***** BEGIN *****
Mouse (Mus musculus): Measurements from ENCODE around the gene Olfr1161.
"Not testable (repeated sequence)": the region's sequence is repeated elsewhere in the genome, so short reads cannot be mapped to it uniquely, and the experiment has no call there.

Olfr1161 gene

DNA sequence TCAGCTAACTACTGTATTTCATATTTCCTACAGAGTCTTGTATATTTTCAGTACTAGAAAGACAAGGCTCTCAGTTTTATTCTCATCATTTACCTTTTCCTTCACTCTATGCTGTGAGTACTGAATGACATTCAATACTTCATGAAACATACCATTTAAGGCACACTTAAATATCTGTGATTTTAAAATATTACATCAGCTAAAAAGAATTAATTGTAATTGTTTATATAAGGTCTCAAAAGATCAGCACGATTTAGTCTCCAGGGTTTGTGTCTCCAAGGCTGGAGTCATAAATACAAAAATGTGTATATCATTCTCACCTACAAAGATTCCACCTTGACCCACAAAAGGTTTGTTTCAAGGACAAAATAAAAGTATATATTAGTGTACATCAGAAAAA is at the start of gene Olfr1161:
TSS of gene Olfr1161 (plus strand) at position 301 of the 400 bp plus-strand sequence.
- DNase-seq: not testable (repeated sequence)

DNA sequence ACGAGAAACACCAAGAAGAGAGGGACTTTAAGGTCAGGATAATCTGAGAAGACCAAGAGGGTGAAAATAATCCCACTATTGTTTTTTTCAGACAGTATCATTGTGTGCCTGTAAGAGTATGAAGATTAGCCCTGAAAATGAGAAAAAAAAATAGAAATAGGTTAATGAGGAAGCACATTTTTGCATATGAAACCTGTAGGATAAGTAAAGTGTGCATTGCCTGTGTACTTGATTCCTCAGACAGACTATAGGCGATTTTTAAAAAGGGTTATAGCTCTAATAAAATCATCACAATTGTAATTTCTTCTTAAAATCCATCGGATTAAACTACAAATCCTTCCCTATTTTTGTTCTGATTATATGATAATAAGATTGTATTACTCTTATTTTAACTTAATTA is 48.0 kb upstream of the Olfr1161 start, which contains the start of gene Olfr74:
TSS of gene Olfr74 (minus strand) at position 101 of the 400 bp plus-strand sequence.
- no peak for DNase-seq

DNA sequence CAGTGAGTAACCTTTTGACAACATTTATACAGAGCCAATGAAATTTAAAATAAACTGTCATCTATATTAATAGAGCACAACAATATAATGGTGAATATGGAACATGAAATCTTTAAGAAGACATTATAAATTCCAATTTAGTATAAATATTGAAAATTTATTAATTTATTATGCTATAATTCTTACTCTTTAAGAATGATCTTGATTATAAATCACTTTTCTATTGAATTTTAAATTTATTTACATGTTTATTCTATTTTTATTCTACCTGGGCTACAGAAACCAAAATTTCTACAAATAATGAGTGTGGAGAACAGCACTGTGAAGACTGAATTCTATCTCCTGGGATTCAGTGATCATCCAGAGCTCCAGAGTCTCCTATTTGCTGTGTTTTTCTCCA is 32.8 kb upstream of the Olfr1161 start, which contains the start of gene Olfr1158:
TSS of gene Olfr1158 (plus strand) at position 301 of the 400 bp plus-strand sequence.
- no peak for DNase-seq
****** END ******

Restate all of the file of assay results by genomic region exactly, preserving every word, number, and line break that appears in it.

Mouse (Mus musculus): Measurements from ENCODE around the gene Olfr1161.
"Not testable (repeated sequence)": the region's sequence is repeated elsewhere in the genome, so short reads cannot be mapped to it uniquely, and the experiment has no call there.

Olfr1161 gene

DNA sequence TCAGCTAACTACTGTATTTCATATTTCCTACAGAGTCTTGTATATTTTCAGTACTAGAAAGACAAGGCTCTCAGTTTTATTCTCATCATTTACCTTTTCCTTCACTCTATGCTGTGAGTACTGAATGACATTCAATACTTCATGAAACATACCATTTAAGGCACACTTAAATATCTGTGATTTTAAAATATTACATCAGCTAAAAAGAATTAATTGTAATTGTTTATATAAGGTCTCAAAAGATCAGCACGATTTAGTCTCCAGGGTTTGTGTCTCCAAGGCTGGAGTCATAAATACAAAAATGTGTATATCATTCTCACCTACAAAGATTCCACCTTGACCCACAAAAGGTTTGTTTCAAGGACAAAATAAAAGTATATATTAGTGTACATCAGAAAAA is at the start of gene Olfr1161:
TSS of gene Olfr1161 (plus strand) at position 301 of the 400 bp plus-strand sequence.
- DNase-seq: not testable (repeated sequence)

DNA sequence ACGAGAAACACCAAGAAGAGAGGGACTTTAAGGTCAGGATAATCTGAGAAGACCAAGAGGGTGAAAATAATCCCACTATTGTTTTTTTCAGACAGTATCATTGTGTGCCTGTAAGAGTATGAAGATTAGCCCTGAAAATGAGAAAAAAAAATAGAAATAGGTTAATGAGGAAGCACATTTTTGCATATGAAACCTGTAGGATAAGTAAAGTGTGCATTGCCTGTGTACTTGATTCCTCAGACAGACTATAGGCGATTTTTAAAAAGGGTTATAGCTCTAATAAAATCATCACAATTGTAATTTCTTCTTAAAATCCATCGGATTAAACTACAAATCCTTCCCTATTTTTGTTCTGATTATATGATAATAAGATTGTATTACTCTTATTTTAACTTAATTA is 48.0 kb upstream of the Olfr1161 start, which contains the start of gene Olfr74:
TSS of gene Olfr74 (minus strand) at position 101 of the 400 bp plus-strand sequence.
- no peak for DNase-seq

DNA sequence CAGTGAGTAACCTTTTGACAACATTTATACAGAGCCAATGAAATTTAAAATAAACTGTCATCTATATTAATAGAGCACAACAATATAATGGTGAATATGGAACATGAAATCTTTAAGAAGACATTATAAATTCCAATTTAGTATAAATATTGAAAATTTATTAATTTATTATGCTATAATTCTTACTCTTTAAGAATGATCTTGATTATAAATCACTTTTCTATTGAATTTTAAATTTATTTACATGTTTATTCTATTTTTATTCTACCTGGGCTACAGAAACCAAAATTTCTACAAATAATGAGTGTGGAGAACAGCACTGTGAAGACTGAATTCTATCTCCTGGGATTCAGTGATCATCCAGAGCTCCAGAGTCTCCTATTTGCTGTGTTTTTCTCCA is 32.8 kb upstream of the Olfr1161 start, which contains the start of gene Olfr1158:
TSS of gene Olfr1158 (plus strand) at position 301 of the 400 bp plus-strand sequence.
- no peak for DNase-seq